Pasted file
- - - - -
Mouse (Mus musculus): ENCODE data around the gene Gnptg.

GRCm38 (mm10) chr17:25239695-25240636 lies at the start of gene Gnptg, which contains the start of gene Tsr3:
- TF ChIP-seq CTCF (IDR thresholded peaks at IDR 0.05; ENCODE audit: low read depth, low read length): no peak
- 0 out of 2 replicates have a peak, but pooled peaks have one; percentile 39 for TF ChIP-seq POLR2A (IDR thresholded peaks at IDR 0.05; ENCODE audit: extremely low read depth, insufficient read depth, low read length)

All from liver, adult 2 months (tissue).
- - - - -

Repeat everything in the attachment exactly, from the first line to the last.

Mouse (Mus musculus): ENCODE data around the gene Gnptg.

GRCm38 (mm10) chr17:25239695-25240636 lies at the start of gene Gnptg, which contains the start of gene Tsr3:
- TF ChIP-seq CTCF (IDR thresholded peaks at IDR 0.05; ENCODE audit: low read depth, low read length): no peak
- 0 out of 2 replicates have a peak, but pooled peaks have one; percentile 39 for TF ChIP-seq POLR2A (IDR thresholded peaks at IDR 0.05; ENCODE audit: extremely low read depth, insufficient read depth, low read length)

All from liver, adult 2 months (tissue).